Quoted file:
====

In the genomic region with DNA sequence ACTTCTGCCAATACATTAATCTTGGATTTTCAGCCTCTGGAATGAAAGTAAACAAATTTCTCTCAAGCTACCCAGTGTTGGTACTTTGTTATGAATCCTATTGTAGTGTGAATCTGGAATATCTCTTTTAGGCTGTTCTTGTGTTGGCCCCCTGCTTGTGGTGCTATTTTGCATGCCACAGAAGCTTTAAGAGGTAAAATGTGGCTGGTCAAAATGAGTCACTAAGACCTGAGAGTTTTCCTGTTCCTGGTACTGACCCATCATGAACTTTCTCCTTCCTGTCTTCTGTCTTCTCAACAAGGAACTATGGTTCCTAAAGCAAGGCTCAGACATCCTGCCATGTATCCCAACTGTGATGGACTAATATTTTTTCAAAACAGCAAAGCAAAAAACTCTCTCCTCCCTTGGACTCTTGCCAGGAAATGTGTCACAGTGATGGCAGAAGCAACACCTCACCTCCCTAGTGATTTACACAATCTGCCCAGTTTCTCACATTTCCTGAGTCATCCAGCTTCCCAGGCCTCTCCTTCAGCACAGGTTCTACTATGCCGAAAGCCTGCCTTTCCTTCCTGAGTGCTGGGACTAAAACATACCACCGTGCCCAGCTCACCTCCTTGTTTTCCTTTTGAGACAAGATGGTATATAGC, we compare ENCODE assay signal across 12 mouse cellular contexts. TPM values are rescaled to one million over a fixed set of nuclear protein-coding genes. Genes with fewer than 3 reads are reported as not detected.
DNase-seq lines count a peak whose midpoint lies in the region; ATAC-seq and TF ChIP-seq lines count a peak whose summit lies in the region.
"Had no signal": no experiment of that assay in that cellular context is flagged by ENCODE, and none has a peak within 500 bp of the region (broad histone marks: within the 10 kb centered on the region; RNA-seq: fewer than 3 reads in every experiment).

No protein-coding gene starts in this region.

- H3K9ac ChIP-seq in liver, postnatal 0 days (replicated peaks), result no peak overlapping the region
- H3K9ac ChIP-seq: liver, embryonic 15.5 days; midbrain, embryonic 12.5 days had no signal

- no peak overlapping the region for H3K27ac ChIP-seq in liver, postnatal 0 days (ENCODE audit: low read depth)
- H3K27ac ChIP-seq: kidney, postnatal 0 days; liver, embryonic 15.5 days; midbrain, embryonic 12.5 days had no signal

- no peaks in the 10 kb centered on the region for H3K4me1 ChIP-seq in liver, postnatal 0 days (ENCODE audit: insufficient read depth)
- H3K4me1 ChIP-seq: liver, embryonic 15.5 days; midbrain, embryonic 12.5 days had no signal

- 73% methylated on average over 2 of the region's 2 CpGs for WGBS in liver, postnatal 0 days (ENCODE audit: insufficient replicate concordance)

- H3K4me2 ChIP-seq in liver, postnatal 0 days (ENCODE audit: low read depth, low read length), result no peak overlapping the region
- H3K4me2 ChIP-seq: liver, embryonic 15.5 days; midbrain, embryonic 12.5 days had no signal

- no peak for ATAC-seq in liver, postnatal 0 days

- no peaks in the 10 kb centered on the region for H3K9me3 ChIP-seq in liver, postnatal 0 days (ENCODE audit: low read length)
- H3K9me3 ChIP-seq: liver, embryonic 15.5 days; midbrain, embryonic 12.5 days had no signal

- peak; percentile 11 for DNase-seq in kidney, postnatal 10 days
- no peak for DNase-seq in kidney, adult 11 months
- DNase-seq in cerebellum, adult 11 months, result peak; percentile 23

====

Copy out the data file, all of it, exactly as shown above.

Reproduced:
In the genomic region with DNA sequence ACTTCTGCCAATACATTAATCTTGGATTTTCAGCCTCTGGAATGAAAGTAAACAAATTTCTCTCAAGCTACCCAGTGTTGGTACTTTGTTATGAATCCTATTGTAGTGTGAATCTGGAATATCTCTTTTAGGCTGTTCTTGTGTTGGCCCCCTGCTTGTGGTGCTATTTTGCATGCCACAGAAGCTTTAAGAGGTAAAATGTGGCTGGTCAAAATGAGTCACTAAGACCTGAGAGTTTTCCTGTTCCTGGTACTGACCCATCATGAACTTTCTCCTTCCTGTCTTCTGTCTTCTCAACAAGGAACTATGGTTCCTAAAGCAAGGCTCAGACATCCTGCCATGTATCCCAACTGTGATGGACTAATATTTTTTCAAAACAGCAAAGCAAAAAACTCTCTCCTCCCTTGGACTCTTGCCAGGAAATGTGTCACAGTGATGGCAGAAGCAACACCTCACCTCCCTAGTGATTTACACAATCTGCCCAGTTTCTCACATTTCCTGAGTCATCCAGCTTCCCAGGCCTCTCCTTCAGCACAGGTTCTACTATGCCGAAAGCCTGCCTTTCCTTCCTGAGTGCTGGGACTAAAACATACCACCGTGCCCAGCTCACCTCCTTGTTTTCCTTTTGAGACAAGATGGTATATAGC, we compare ENCODE assay signal across 12 mouse cellular contexts. TPM values are rescaled to one million over a fixed set of nuclear protein-coding genes. Genes with fewer than 3 reads are reported as not detected.
DNase-seq lines count a peak whose midpoint lies in the region; ATAC-seq and TF ChIP-seq lines count a peak whose summit lies in the region.
"Had no signal": no experiment of that assay in that cellular context is flagged by ENCODE, and none has a peak within 500 bp of the region (broad histone marks: within the 10 kb centered on the region; RNA-seq: fewer than 3 reads in every experiment).

No protein-coding gene starts in this region.

- H3K9ac ChIP-seq in liver, postnatal 0 days (replicated peaks), result no peak overlapping the region
- H3K9ac ChIP-seq: liver, embryonic 15.5 days; midbrain, embryonic 12.5 days had no signal

- no peak overlapping the region for H3K27ac ChIP-seq in liver, postnatal 0 days (ENCODE audit: low read depth)
- H3K27ac ChIP-seq: kidney, postnatal 0 days; liver, embryonic 15.5 days; midbrain, embryonic 12.5 days had no signal

- no peaks in the 10 kb centered on the region for H3K4me1 ChIP-seq in liver, postnatal 0 days (ENCODE audit: insufficient read depth)
- H3K4me1 ChIP-seq: liver, embryonic 15.5 days; midbrain, embryonic 12.5 days had no signal

- 73% methylated on average over 2 of the region's 2 CpGs for WGBS in liver, postnatal 0 days (ENCODE audit: insufficient replicate concordance)

- H3K4me2 ChIP-seq in liver, postnatal 0 days (ENCODE audit: low read depth, low read length), result no peak overlapping the region
- H3K4me2 ChIP-seq: liver, embryonic 15.5 days; midbrain, embryonic 12.5 days had no signal

- no peak for ATAC-seq in liver, postnatal 0 days

- no peaks in the 10 kb centered on the region for H3K9me3 ChIP-seq in liver, postnatal 0 days (ENCODE audit: low read length)
- H3K9me3 ChIP-seq: liver, embryonic 15.5 days; midbrain, embryonic 12.5 days had no signal

- peak; percentile 11 for DNase-seq in kidney, postnatal 10 days
- no peak for DNase-seq in kidney, adult 11 months
- DNase-seq in cerebellum, adult 11 months, result peak; percentile 23